This is an excellent question. Needless to say, we could all do with a world less roiled by uncivil voices like mine. But your real question goes much further and suggests that at base, I undermine the very cause I seek to promote by railing against those engaged in report writing, standard setting, and so on. The suggestion is that if you and yours succeed, the small farmers I care for will be at least provided access to the climate change money pool, and perhaps even embraced.

I have two reservations. The first is simple: time. By your own admission, you do not anticipate rapid progress on the biochar certification and recognition fronts, etc. (And, yes, I do recognize that the European Certification was meant for Europe, but where do poor countries look for the lead on such subjects? The EBC is today the de facto global standard. Your comment on PHAs is generally apt: Bureaucracies are not fine instruments. They tend to mash not slice.) So what happens to those on the margin in the meantime? Even if all of this were ultimately to deliver some form of financial support, how many will die waiting? My trainers work in villages that are down to a meal a day of corn gruel. Time is not on our side.

Second, the notion that once everything is in place politically and scientifically, all that will remain is to get these small farmers to figure out a foolproof, verifiable and certifiable system for counting their char burials overlooks rather a lot of the reality of life in the rural areas of much of the developing world. Take CarbonFuture, for example, how in the world could anyone provide SBC certification of the char produced by tens of thousands of small farmers using TLUDS, troughs and trenches - there being no certification for "whatever" biochar? How in the world could anyone provide blockchain verification of what happened to the char - not least when no one recognizes any agency to deal collectively for large numbers of individuals over whom it does not exercise physical control? Without power or cell phone coverage, for example, most rural people we work with don't have phones. When we ask farmers to text us pictures of their crops or the biochar they make, we get blank looks. And we should know. This is just the surface; it gets much worse. Did I mention the corruption of officials unpaid for months at a time? Or....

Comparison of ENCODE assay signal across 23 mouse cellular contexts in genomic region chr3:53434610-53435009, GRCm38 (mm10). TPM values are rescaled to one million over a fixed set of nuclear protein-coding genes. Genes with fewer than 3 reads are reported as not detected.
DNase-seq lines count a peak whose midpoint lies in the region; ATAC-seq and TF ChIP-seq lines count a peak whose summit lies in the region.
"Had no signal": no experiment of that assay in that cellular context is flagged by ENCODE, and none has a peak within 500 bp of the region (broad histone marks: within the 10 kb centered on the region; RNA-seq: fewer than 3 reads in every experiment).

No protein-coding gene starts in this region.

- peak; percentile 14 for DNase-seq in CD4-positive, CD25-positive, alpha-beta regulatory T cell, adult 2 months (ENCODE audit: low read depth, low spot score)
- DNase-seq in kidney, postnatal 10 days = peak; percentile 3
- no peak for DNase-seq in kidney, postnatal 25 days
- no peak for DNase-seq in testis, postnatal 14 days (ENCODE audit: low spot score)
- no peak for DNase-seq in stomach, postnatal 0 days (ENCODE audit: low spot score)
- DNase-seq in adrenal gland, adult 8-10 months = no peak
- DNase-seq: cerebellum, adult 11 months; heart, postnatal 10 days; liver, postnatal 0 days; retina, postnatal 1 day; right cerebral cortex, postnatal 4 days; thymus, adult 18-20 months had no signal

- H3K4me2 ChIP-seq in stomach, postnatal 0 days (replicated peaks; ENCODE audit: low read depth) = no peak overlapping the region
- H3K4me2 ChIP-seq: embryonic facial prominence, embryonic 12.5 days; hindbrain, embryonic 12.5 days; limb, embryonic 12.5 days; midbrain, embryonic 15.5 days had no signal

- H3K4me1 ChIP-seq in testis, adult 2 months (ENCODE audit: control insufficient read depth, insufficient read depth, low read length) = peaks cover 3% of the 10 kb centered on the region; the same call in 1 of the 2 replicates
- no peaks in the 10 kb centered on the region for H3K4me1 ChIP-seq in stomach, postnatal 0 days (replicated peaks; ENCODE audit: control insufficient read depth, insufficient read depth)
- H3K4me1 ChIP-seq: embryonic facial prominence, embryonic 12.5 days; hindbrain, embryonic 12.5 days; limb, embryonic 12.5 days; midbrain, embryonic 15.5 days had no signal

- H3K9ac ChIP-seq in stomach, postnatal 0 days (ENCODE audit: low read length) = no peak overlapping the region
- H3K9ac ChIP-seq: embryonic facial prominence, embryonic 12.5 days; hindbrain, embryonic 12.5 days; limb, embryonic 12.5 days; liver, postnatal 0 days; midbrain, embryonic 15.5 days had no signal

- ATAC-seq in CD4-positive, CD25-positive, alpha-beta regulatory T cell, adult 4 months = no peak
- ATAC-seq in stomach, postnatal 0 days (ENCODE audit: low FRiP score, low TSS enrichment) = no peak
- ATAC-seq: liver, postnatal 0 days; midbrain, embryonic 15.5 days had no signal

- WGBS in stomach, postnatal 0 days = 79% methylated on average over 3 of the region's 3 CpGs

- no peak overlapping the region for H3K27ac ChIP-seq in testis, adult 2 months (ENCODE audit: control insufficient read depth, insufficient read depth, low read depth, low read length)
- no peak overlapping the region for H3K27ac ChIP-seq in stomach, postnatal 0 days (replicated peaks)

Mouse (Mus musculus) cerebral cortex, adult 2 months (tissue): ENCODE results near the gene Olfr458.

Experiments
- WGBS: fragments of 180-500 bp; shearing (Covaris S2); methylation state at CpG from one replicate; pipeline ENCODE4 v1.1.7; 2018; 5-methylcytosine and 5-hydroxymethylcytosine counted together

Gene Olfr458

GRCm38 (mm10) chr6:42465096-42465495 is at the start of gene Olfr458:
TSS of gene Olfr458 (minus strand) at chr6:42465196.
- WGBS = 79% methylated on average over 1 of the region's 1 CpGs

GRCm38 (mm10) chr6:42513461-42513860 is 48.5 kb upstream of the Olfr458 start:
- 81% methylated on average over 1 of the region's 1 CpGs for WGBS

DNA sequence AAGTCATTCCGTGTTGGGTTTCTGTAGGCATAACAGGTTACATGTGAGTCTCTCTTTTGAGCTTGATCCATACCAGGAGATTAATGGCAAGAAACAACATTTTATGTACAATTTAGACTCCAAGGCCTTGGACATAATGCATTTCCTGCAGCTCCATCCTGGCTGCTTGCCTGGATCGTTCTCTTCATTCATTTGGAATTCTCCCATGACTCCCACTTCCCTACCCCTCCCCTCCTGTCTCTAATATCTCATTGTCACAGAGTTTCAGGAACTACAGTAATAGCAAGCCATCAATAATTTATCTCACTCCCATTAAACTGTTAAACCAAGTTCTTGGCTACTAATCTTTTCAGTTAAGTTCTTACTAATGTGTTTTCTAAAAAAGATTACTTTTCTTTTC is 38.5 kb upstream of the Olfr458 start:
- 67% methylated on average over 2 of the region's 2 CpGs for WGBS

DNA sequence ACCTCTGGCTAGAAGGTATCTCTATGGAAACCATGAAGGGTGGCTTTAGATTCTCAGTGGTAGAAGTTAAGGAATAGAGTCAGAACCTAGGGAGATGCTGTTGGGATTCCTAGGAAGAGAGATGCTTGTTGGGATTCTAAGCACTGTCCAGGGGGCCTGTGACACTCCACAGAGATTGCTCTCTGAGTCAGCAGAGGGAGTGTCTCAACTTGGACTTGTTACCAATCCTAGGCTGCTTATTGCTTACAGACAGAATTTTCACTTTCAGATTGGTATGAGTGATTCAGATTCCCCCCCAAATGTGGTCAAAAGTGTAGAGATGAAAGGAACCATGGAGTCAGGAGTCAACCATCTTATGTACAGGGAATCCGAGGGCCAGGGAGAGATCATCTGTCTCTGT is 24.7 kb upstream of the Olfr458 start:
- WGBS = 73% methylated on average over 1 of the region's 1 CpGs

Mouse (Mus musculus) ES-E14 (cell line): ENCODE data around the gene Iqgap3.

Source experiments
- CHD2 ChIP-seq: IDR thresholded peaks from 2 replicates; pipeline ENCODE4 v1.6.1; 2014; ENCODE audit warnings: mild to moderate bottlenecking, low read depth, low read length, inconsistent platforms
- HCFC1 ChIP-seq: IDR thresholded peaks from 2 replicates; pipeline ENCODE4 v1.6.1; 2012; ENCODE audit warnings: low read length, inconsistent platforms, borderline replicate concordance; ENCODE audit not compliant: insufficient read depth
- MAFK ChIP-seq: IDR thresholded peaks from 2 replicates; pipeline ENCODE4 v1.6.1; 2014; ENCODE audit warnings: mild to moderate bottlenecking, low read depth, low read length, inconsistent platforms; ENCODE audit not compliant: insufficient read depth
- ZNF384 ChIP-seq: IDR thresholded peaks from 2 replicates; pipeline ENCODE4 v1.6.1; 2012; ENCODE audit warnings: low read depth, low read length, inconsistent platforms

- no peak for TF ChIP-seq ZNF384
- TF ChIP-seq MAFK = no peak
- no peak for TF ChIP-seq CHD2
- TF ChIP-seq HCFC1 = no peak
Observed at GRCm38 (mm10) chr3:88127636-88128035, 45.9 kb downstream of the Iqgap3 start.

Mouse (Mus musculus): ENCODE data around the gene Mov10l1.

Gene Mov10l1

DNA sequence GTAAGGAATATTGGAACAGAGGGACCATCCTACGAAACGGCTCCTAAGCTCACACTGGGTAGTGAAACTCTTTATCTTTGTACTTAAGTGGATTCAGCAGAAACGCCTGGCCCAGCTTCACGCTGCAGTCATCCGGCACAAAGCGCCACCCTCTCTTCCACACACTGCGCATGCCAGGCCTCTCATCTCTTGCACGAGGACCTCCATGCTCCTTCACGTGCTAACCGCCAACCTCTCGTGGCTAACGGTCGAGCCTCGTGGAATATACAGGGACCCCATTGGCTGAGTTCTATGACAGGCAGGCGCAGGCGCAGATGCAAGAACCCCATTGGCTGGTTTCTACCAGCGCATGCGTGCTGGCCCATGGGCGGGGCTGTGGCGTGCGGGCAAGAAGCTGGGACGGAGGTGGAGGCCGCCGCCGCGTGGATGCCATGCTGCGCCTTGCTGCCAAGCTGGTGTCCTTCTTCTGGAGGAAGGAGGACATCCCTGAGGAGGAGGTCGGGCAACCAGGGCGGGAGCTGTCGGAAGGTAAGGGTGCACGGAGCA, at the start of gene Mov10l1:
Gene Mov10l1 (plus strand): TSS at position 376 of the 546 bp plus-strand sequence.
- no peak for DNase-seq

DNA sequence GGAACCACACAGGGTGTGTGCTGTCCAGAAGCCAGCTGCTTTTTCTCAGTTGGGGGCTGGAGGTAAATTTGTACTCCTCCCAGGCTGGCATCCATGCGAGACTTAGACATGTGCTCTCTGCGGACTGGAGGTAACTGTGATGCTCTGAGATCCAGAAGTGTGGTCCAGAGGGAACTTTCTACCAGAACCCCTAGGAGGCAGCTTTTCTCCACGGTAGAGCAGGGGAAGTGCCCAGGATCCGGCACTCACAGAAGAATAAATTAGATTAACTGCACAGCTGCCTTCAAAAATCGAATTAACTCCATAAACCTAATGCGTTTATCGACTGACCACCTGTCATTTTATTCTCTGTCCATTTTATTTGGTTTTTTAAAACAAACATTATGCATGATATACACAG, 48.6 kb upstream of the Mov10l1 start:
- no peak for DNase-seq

What if we came at these related questions from a different, more utilitarian point of view, the greatest good for the greatest number. We know from the research that there are feedstocks that provide better chars for specific purposes, that different residence times and temperatures result in chars better for this or that, that the same is true with quenching. All of these tweaks are readily available to anyone in the OECD who wishes to make char. None of them are available to small, rural farmers. These farmers must use whatever feedstock and whatever low-rent technology they have to produce whatever biochar comes out. OECD biochar is easy to standardize and certify; small farmer "whatever" biochar is another matter.

Does the fact that 2.5 billion small farmers with 500 million farms and limited access to ag chemicals, rising temperatures and falling precipitation suggest that addressing this sort of "whatever" biochar should not be our primary focus? I mean, on a person to person basis, the developing world is much bigger than the developed. With population growth flattening or falling in the EU and US while it continues to grow in the developing world, isn't there a Benthamite reason to look South? Am I being American because of the Big Orange One and his wall? I think not. Orange is also the color of the life vests the hunger migrants from Africa wear as they attempt the Mediterrainian wall. (Ach, yes, "someday you, too, will have your Trump" to paraphrase (badly) Haile Selassie before the League as the Italians invaded his country,)

Should we cooperate more? Absolutely. How? I have no idea. I cannot fly around the world to attend conferences in Europe and the Antipodes. I know few real scientists who are comfortable sleeping on the floor with the flees, ticks, lice, goats and entire family. It is a big gap. Maybe we should just recognize that we have common, humanitarian goals.